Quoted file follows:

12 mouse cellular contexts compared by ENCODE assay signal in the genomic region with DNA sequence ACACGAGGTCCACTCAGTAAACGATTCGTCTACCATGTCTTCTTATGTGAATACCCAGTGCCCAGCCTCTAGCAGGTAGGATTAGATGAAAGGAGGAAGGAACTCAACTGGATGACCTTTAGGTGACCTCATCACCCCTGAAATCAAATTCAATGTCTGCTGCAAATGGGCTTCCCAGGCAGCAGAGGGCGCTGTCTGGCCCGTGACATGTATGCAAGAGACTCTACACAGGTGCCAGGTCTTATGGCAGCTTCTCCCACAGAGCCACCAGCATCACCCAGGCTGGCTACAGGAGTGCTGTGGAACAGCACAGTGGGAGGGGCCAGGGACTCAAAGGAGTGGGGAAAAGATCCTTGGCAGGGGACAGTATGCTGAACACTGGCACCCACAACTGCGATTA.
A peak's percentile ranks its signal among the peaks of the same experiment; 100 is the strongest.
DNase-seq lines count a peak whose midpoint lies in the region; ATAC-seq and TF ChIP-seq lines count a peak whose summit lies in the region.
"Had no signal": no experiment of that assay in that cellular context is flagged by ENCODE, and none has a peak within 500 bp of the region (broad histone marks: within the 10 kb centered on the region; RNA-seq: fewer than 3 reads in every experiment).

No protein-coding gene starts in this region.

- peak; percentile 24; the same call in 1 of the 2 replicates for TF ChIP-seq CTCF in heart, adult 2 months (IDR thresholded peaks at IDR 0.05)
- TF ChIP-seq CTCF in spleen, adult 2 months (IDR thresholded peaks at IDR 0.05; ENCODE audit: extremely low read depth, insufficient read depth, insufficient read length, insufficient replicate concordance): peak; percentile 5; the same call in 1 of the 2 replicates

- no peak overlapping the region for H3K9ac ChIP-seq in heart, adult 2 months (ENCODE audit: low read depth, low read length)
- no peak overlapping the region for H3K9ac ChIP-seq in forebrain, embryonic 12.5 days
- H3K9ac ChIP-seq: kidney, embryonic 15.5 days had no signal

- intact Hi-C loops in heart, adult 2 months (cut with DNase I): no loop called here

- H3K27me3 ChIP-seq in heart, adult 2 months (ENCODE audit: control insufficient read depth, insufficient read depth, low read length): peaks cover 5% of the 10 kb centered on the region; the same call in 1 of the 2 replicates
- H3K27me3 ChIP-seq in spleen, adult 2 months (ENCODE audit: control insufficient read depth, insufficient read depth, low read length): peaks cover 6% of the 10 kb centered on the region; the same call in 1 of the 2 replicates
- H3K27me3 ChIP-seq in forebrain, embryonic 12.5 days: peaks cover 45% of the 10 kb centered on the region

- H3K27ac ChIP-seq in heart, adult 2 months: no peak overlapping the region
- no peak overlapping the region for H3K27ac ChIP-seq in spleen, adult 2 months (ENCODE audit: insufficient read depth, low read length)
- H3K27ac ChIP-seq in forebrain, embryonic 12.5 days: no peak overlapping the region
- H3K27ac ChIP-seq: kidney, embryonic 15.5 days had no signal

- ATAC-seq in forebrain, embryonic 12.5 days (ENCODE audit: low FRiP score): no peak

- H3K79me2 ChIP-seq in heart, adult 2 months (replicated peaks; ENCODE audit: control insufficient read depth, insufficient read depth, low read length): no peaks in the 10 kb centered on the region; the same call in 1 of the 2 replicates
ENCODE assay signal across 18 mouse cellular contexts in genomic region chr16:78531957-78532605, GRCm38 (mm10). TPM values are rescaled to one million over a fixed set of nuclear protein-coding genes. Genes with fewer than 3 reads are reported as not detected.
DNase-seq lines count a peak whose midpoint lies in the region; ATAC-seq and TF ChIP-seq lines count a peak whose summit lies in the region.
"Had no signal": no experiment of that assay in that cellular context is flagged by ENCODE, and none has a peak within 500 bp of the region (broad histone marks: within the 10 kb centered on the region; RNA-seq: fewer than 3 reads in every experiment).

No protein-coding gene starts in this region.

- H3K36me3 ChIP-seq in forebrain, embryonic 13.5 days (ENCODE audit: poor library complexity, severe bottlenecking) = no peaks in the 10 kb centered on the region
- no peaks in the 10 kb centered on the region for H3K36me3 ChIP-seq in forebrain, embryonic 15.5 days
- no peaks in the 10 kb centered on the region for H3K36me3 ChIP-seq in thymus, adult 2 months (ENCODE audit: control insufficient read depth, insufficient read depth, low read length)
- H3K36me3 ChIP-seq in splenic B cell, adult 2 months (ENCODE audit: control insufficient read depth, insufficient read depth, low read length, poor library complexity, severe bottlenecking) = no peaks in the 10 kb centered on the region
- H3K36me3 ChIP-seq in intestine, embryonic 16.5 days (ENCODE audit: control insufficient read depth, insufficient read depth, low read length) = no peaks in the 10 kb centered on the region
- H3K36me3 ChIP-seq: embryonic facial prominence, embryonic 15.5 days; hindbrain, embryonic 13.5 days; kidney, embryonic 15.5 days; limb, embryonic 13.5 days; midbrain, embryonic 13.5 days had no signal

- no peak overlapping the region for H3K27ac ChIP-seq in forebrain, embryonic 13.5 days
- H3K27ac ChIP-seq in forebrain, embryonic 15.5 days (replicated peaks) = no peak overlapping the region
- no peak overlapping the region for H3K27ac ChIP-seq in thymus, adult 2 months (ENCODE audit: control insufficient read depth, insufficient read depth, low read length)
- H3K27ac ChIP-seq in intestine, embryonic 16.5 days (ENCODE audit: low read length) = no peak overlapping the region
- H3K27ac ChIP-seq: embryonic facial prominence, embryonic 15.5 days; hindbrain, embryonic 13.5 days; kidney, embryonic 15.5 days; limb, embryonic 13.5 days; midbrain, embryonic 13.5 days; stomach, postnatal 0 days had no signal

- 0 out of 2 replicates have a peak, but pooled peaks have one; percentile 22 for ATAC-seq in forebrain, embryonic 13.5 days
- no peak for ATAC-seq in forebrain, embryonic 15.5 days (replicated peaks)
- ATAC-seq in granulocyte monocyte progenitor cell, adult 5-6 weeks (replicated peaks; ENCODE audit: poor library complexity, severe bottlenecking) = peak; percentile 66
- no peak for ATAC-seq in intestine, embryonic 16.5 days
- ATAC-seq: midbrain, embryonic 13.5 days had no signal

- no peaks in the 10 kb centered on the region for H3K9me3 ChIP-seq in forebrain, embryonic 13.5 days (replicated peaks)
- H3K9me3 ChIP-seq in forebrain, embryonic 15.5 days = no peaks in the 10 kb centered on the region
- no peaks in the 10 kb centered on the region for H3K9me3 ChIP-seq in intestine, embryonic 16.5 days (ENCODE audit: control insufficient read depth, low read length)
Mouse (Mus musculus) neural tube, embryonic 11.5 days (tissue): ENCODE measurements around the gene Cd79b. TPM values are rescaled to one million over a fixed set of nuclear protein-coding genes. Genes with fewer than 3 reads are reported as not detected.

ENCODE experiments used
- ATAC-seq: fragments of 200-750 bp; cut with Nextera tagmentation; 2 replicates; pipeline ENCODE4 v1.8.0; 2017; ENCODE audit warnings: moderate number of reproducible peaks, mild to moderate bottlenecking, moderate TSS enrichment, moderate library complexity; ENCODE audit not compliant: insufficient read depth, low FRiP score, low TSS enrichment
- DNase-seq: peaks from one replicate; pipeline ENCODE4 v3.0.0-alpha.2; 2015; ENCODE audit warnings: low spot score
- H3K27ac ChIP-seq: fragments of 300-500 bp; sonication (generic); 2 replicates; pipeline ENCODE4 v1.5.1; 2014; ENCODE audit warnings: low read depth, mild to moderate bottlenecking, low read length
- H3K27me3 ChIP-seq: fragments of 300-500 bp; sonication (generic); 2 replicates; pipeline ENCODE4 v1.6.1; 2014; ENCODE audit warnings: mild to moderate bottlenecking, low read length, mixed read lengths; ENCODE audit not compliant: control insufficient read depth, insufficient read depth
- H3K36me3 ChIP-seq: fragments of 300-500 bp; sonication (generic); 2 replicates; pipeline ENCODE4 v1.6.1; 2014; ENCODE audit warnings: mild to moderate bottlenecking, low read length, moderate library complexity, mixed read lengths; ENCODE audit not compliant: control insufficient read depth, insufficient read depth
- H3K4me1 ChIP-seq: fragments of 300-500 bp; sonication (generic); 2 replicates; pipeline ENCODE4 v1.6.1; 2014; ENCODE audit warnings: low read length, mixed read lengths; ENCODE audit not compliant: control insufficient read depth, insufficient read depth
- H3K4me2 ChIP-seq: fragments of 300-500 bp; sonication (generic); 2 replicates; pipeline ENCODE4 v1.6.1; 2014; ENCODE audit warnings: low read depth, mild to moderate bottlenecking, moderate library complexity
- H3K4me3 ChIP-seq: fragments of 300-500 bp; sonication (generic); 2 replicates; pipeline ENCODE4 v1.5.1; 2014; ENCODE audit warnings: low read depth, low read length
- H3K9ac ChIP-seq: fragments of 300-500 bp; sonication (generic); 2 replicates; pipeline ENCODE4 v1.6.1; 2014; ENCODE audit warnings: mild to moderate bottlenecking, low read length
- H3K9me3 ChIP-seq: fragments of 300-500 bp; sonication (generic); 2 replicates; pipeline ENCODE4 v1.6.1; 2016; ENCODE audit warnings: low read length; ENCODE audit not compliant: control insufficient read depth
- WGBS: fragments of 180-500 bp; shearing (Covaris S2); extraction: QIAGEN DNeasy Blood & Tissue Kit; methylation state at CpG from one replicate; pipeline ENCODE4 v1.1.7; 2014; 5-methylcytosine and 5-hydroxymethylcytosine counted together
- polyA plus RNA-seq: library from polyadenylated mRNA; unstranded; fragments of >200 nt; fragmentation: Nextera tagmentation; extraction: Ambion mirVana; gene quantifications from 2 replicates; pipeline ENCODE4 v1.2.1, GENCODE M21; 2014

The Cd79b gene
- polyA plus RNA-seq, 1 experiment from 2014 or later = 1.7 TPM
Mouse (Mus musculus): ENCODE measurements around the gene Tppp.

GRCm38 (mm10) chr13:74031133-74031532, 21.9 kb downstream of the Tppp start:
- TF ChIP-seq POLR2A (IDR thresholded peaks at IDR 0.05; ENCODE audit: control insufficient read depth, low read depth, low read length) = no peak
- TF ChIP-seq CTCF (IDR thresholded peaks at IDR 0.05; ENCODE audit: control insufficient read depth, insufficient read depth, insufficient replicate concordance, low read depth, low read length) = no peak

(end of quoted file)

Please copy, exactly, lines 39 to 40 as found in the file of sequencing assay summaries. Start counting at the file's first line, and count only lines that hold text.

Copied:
- no peak for ATAC-seq in intestine, embryonic 16.5 days
- ATAC-seq: midbrain, embryonic 13.5 days had no signal